Is it too early to start talking about the flu vaccine? The American Academy of Pediatrics (AAP) doesn’t think so.
The AAP recommends that all children aged 6 months and older be vaccinated for influenza this fall, as vaccines remain the best way to prevent severe illness and keep kids in classrooms. Children may receive the intranasal live attenuated influenza vaccine or the inactivated influenza vaccine via intramuscular injection according to the release. In addition, children may be vaccinated for flu and COVID-19 at the same time.
And outgoing chief White House medical adviser Anthony Fauci has repeatedly warned that the U.S. should expect a “pretty bad flu season” this year.
Speaking with Bloomberg Law, Fauci noted that a more severe flu season has already been observed in the Southern Hemisphere, which encounters new annual flu strains sooner than the Northern Hemisphere. “We should be prepared for that superimposed upon what I hope is the residual and not another spike of COVID,” Fauci said.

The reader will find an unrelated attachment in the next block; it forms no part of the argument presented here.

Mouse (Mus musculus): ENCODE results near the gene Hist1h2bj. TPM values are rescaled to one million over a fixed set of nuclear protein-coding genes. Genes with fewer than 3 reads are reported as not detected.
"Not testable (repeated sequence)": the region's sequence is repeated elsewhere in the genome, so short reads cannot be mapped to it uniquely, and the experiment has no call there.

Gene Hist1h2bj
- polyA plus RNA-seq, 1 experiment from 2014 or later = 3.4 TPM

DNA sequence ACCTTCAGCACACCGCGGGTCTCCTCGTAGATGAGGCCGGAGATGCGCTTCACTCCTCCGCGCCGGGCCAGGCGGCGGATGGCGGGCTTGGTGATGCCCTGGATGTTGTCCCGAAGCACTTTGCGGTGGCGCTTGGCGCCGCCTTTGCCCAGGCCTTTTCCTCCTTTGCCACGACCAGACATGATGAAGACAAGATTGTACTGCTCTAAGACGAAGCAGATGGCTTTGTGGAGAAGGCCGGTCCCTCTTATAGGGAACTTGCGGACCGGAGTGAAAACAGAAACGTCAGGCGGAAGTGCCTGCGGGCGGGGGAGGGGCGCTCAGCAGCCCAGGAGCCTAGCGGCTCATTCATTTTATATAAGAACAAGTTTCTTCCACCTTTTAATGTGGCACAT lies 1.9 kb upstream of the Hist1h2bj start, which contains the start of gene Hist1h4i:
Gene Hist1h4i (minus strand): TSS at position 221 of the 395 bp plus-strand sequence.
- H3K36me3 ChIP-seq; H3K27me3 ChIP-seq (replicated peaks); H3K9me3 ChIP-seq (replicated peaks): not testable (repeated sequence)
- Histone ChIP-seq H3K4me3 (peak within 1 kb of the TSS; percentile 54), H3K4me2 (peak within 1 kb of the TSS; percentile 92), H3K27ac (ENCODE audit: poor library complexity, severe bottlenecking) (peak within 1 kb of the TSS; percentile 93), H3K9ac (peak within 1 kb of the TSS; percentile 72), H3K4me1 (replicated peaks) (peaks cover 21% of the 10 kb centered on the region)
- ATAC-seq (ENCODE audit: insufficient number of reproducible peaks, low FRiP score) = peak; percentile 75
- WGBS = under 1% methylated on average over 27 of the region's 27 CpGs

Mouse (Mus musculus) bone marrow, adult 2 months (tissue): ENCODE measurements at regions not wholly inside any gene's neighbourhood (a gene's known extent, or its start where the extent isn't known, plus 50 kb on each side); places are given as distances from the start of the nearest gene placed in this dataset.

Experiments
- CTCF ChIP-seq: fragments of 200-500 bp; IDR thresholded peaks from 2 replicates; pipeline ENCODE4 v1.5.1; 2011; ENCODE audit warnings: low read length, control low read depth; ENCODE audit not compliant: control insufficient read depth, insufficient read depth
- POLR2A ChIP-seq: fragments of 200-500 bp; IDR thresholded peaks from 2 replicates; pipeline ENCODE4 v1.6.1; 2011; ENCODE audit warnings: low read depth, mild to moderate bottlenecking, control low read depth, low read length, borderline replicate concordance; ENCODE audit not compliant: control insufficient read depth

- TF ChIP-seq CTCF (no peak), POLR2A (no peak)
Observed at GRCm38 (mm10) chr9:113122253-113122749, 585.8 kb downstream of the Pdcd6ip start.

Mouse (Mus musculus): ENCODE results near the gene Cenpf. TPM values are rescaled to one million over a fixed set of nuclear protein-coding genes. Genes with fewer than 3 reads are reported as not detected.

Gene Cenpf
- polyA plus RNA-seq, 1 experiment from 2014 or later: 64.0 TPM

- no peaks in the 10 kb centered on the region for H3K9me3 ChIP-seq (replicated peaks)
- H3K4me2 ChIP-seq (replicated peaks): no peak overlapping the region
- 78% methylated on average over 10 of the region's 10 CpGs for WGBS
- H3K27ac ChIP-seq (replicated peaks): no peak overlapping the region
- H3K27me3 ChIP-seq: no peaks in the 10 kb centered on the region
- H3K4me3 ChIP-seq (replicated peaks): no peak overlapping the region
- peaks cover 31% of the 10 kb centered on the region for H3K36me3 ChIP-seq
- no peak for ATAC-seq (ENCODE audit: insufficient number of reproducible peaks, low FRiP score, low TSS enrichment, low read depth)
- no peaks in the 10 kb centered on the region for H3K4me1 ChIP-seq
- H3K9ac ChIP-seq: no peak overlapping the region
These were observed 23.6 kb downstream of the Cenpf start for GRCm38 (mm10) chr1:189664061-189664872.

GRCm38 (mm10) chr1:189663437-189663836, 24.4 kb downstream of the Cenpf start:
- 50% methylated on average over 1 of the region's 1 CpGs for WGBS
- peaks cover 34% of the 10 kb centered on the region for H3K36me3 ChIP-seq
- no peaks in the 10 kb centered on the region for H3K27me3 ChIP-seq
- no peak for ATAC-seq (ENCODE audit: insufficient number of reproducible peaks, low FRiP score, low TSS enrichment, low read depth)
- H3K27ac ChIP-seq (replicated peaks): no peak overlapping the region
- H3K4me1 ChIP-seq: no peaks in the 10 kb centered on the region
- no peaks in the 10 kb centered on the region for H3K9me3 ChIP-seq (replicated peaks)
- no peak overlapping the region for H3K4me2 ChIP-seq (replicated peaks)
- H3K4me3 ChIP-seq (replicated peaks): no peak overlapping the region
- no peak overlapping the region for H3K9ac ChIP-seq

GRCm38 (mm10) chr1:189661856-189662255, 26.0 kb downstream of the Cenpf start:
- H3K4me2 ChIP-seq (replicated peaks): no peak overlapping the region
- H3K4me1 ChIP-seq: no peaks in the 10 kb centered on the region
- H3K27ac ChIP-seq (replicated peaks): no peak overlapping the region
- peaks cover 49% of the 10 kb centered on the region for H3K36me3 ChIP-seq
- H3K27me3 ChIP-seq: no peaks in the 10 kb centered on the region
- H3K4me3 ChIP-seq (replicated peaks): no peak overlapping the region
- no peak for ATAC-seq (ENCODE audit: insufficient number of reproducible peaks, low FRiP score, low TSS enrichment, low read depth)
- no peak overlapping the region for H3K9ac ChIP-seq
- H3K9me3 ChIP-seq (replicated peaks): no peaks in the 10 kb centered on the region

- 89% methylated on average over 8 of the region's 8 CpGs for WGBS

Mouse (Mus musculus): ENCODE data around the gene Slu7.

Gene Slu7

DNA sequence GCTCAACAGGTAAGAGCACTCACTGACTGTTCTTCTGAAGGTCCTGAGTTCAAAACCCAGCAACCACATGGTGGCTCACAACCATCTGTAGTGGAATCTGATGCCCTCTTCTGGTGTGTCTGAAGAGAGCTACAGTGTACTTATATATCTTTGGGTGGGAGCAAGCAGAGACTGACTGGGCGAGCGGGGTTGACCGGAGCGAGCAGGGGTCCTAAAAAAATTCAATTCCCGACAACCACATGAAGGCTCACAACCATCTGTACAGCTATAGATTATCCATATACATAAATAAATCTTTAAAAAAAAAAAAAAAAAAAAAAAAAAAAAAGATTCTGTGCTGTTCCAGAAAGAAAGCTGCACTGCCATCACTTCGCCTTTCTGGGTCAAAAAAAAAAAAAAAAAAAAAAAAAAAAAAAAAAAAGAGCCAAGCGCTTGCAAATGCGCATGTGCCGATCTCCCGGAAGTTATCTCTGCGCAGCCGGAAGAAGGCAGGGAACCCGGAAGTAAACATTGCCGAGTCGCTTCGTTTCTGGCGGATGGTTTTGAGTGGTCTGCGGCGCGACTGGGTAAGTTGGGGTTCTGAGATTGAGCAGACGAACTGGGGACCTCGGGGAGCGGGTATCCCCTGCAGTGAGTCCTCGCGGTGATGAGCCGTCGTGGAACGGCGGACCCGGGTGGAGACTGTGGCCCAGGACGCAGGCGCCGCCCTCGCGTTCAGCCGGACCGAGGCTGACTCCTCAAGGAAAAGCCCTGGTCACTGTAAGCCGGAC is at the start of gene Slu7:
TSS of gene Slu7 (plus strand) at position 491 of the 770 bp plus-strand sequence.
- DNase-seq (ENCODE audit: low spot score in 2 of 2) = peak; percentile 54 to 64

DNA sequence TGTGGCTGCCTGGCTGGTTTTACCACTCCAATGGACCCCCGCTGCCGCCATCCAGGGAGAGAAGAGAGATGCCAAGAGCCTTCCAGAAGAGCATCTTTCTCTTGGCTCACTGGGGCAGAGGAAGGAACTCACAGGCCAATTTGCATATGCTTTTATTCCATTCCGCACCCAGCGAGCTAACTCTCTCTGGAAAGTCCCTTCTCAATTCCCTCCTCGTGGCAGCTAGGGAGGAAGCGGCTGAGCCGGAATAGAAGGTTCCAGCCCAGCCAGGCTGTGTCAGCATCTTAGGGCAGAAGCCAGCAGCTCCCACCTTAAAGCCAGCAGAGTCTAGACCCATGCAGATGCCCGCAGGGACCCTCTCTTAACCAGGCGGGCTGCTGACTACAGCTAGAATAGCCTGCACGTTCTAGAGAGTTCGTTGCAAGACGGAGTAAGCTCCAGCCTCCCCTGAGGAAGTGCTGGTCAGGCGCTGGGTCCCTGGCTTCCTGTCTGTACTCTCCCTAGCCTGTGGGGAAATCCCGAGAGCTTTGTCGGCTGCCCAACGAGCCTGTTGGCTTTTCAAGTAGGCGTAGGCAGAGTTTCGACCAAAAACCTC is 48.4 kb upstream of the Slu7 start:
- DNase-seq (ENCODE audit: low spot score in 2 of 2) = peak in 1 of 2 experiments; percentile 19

Dr. Michael Zuckman at White Plains Hospital Medical & Wellness in Armonk recommends that people receive their annual flu shot “as early in the season as possible.” While the shot can take up to two weeks to take effect, “The earlier it is given, the longer the potential period of protection from infection and spread of illness,” he says.
The flu vaccine, together with normal precautions like frequent washing of hands, covering your coughs and sneezes, and not going to work or school when ill, can help to keep all of us healthier over the coming months.